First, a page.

CVS Pharmacy, Inc., has agreed to designate two executives who will be accountable for pricing issues in Southern and Northern California under a judgment modifying a 2015 settlement for allegedly overcharging customers at checkout, the Los Angeles County District Attorney’s Office said today.
The Rhode Island-based company also agreed to pay an additional $551,687 as part of the judgment approved Dec. 20 by Los Angeles Superior Court Judge Elizabeth Allen White.
The pharmacy chain reached a $2.4 million settlement in May 2015 for allegedly engaging in misleading advertising by charging more than the advertised price for products and failing to give cash back on gift cards less than $10 as required by state law.
The modification to that settlement resulted from new violations discovered by county weights and measures agencies and continuing problems with price accuracy. The judgment added a $485,000 civil penalty that will be equally distributed among the prosecuting agencies in the new matter – the Los Angeles, Riverside and Santa Cruz county district attorney’s offices.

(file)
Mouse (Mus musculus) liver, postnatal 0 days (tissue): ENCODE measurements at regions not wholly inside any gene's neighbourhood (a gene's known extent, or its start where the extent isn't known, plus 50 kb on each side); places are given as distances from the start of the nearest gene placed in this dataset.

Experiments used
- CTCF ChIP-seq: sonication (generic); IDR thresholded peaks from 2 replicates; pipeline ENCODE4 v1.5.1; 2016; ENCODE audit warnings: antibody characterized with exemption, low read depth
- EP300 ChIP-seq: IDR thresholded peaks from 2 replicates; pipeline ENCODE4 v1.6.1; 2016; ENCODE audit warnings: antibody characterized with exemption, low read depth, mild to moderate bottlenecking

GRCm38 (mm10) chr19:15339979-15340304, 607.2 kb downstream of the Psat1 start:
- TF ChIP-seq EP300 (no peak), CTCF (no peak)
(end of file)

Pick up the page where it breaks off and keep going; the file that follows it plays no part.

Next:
The remaining money will go toward investigative costs and a trust fund used to enforce consumer protection laws.
Under the original settlement, CVS was also required to augment its “Scan Right” guarantee program by keeping track of when customers are overcharged. If an item scans at a price higher than the shelf or lowest-advertised price, the company either gives the item for free if the price is $4 or under or $4 is deducted from the lowest-advertised price if an item is more than $4.
The case was handled in Los Angeles County by Deputy District Attorney Leonard Torrealba of the Consumer Protection Division.
Consumers who think they were overcharged by any company, including CVS, are encouraged to contact their county weights and measures agency. In Los Angeles County, go to http://acwm.lacounty.gov.